Signs of Colour

> Thumbnails

Derek Balmer, 'First Snow, Tuscany', oil on canvas 51 x 61cm
Derek Balmer, 'Tangier', oil on canvas, 91 x 122cm
Derek Balmer, 'Summer Snowfall', oil on board, 26 x 30cm
Derek Balmer, 'Cliff Path', oil on canvas 41 x 51cm
Derek Balmer, 'Flying Over', oil on canvas 71 x 91cm
Rose Hilton, 'Karen in a Red Dress', pastel on paper, 37 x 27cm, SOLD
Rose Hilton, 'Flowers', pastel on paper, 23 x 29cm
Rose Hilton, 'Bathtime', pastel on paper, 29 x 21cm, SOLD
Rose Hilton, 'Molly Parkin', pastel on paper, 23 x 29cm, SOLD
Rose Hilton, 'Bathroom', pastel on paper, 29 x 21cm
Rose Hilton, 'Botallack Landscape', pastel on paper, 29 x 32cm, SOLD
Rose Hilton, 'Brushing the Dog', pastel on paper, 23 x 29cm
Rose Hilton, 'The Conservatory', pastel on paper, 29 x 29cm
Rose Hilton, 'Harmonies in Red', pastel on paper, 23 x 29cm, SOLD
Rose Hilton, 'Stripey Dress', pastel on paper, 29 x 23cm
Rose Hilton, 'In the Conservatory', pastel on paper, 29 x 23cm
Rose Hilton, 'April's Muse', oil on linen 66 x 66cm
Rose Hilton, 'Seated Figure', pastel on paper, 21 x 22cm
Rose Hilton, 'Figure Study', pastel on paper, 28 x 21cm
Rose Hilton, 'Karen', pastel on paper, 29 x 22cm
Rose Hilton, 'Talking to the Vicar', pastel on paper, 30 x 34cm
Rose Hilton, 'Rhythmic Nude', pastel on paper, 36 x 30cm
Rose Hilton, 'Ellie on the Red Sofa', pastel on paper, 29 x 23cm
Paul Wadsworth, 'Golden Trees', mixed media, 30 x 30cm
Paul Wadsworth, 'Dreaming in a Dance', mixed media, 60 x 60cm, SOLD
 Paul Wadsworth, 'Come with Me on a Journey', mixed media, 30 x 30cm
Paul Wadsworth, 'Holding on to an Angel', mixed media, 30 x 30cm
Paul Wadsworth, 'Planting Life', mixed media, 30 x 30cm, SOLD
Paul Wadsworth, 'I Can See but Can't Touch', mixed media, 36 x 28cm
Paul Wadsworth, 'Raining Angels', mixed media, 28 x 36cm
Paul Wadsworth, 'Lovers', mixed media, 60 x 60cm, SOLD
Paul Wadsworth, 'Sitting Beneath a Tree', mixed media, 36 x 28cm
Paul Wadsworth, 'In the Garden', mixed media, 28 x 36cm
Paul Wadsworth, 'After the Rain', mixed media 73 x 73cm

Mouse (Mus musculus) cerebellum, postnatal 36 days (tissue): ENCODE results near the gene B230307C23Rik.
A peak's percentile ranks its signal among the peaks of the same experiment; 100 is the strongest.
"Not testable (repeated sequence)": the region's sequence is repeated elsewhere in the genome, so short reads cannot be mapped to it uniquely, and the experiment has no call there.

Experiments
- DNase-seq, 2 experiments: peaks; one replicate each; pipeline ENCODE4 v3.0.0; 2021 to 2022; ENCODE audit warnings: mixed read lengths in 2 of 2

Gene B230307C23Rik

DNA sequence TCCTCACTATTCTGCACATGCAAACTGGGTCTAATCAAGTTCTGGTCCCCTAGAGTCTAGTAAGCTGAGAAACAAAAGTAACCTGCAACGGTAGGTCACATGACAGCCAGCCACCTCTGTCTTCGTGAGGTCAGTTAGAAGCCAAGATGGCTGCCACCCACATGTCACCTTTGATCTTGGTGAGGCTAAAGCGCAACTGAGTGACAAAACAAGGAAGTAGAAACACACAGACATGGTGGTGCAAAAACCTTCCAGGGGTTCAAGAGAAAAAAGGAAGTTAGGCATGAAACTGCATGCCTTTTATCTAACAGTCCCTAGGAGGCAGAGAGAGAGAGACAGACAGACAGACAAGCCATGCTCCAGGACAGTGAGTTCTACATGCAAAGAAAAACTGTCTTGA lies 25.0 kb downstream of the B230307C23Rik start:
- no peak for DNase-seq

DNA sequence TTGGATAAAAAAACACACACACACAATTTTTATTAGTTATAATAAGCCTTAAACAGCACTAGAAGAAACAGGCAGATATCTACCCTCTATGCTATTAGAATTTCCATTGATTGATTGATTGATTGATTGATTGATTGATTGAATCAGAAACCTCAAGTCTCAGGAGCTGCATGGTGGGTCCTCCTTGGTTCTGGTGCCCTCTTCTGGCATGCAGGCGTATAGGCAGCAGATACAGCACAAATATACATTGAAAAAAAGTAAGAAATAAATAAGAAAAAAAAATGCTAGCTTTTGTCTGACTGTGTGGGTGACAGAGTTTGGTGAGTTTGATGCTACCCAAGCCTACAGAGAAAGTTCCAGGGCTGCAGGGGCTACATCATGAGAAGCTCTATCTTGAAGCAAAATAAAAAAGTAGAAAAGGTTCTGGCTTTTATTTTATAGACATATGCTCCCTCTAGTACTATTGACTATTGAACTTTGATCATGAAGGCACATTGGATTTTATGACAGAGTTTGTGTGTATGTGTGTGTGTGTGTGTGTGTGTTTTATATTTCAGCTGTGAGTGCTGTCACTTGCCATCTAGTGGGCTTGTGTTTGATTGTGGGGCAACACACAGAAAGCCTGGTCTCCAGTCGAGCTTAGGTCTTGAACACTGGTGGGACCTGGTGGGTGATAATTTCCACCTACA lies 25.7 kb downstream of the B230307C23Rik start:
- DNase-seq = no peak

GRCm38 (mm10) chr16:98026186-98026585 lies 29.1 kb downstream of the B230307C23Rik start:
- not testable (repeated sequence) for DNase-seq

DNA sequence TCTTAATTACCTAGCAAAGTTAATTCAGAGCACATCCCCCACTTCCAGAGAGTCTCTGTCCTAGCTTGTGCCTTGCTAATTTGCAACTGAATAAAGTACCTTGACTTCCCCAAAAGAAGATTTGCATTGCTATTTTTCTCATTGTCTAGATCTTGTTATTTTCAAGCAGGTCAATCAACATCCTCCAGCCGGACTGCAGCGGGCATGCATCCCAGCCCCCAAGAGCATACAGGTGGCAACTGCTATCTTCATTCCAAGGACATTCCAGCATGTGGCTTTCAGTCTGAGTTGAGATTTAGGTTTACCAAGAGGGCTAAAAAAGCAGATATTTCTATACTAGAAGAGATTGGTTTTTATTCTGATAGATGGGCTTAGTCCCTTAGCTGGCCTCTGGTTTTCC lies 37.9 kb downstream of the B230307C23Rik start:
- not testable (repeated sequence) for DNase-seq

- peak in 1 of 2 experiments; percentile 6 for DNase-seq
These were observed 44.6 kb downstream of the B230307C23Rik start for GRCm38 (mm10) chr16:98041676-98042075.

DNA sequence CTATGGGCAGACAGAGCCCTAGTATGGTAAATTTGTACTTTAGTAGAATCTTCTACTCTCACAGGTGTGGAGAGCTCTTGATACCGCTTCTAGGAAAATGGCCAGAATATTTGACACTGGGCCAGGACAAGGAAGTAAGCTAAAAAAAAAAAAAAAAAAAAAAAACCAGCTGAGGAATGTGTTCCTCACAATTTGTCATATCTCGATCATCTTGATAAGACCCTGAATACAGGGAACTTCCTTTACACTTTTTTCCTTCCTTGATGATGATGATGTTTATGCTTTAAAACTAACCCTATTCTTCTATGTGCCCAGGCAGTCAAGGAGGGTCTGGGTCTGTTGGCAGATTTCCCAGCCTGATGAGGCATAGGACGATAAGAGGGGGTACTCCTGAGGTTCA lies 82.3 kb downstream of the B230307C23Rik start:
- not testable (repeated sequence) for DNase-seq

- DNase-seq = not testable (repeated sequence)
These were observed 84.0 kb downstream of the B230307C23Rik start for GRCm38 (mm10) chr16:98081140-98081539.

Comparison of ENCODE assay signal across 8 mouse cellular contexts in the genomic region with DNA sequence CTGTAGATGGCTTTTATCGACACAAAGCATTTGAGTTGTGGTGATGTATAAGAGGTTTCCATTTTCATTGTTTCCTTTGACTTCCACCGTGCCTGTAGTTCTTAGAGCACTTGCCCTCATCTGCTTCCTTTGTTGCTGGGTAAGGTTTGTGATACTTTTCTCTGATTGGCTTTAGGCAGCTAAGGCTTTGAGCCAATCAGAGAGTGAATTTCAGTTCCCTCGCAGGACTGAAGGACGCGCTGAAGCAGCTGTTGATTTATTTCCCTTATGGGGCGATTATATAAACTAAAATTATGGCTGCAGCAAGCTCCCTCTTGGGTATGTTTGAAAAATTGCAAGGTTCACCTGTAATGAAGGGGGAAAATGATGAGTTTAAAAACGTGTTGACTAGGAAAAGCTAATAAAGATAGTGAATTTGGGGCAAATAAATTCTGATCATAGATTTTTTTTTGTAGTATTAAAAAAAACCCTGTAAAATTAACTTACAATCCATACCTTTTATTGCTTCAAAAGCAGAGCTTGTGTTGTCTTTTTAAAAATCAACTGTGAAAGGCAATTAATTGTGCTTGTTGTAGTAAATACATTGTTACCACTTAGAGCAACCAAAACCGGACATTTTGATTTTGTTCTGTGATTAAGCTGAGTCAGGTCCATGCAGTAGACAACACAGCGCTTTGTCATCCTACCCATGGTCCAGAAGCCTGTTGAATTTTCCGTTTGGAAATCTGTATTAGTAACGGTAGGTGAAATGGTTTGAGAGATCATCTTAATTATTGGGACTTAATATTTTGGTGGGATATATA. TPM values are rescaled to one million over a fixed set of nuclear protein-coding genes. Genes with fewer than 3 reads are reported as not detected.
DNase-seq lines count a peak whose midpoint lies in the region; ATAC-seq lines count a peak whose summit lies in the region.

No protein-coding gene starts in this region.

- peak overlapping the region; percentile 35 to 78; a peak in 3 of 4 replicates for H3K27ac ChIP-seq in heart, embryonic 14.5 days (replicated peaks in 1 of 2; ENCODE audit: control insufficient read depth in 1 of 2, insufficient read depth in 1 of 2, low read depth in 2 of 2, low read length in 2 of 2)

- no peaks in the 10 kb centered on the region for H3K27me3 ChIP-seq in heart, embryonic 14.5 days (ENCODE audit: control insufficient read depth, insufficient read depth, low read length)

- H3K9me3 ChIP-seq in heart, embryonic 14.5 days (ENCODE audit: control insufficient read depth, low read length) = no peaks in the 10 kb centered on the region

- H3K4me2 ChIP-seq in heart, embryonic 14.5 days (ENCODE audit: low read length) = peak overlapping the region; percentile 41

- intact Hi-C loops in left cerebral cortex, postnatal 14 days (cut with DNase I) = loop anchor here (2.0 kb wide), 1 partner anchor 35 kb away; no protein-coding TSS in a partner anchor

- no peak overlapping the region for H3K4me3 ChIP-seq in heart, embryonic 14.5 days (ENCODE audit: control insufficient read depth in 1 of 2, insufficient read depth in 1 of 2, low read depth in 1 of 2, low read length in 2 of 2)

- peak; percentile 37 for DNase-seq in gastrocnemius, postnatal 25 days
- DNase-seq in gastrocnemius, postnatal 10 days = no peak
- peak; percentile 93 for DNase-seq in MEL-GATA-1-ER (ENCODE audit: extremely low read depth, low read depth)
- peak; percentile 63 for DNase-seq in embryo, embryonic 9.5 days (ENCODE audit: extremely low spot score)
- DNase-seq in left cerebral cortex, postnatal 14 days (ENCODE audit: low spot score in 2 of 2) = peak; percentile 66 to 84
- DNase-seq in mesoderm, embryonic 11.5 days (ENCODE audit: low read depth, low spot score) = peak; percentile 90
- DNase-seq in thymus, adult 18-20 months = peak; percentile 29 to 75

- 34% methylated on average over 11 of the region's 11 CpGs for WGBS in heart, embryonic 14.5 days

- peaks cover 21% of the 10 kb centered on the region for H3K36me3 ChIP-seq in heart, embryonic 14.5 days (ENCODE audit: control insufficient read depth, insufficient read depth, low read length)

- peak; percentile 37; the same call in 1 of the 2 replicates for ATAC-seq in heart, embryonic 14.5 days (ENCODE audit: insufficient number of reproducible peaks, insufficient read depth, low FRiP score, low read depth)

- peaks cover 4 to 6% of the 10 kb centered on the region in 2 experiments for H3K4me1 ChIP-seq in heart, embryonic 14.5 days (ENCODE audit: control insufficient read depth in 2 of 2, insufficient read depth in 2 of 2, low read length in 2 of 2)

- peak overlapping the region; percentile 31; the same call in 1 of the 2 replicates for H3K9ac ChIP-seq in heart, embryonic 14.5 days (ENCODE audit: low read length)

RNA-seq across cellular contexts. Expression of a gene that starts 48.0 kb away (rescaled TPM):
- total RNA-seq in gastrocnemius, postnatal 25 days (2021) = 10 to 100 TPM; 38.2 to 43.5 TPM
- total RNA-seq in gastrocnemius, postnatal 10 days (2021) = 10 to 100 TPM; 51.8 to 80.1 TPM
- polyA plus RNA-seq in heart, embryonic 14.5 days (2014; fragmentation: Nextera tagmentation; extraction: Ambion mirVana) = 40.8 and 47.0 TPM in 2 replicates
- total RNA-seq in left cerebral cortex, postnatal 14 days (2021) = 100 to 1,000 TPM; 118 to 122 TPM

Paul Wadsworth, 'Souk', mixed media, 60 x 60cm

> Statement

This exhibition at Hilton Fine Art brings together three well-known colourists – Derek Balmer, Rose Hilton and Paul Wadsworth in a show that aims to celebrate the return of colour after the grey days of winter.

What links these artists is their strong sense of design and delight in bold colour. This is a hard balancing act to achieve and one that many painters attempt but which all too often end up with a cacophony of colours fighting against each other. These three artists have mastered the art of balancing the colour and tonal distribution so that the sum of the parts add up to more than the whole, resulting in wonderful colourfield paintings that give great sensory pleasure.

For each of them the figurative element is essential whether looking at the figures used as vehicles for colour in Paul Wadsworth and Rose Hilton’s paintings or the landscapes constructed in a vibrant palette by Derek Balmer. A show guaranteed to lift the spirits and herald the onset of Spring!

> Biography

Derek Balmer
Derek Balmer, born in 1934, was part of the exciting 1960s Bristol art scene and later President of the RWA. An early Arnolfini artist, with two solo shows in the 1960s, he didn’t paint full time until he gave up a lucrative photography business. He has also held numerous solo and group shows in London, Amsterdam and The Hague.

Rose Hilton
Rose Hilton, born Tonbridge , Kent, 1931, studied at Beckenham School of Art and in 1953 won a scholarship to the Royal College of Art in London. She married Roger Hilton in 1965. Rose has steadily built a reputation as a major St Ives artist. At her retrospective at Tate St Ives in 2008, the paintings were chosen to reflect the increasingly abstract nature of her work, though she rarely abandons figuration entirely. Though best known for her sensual nudes and lusciously coloured interiors, there were also landscapes on display, in which the leap towards abstraction is perhaps most apparent.

Paul Wadsworth
In recent years, the work of Paul Wadsworth has attracted two main audiences. On the one hand there are those who delight in his paintings of the Cornish landscape: where ragged, wild and vibrant swathes of paint sweep across the canvas capturing a moment in time at a favourite location. Others, however, prefer the altogether hotter, more exotic and less familiar feeling of the paintings that emerge from his travels in the Middle East. These views have been expressed repeatedly, but the truth is that Paul's work will never fit neatly into one slot or another. His work is a journey, an exploration where one adventure in paint leads to another and one where every landscape consists of more than just the physical qualities of terrain. His landscape is also the work of the mind, related emotionally to the fact of human nature.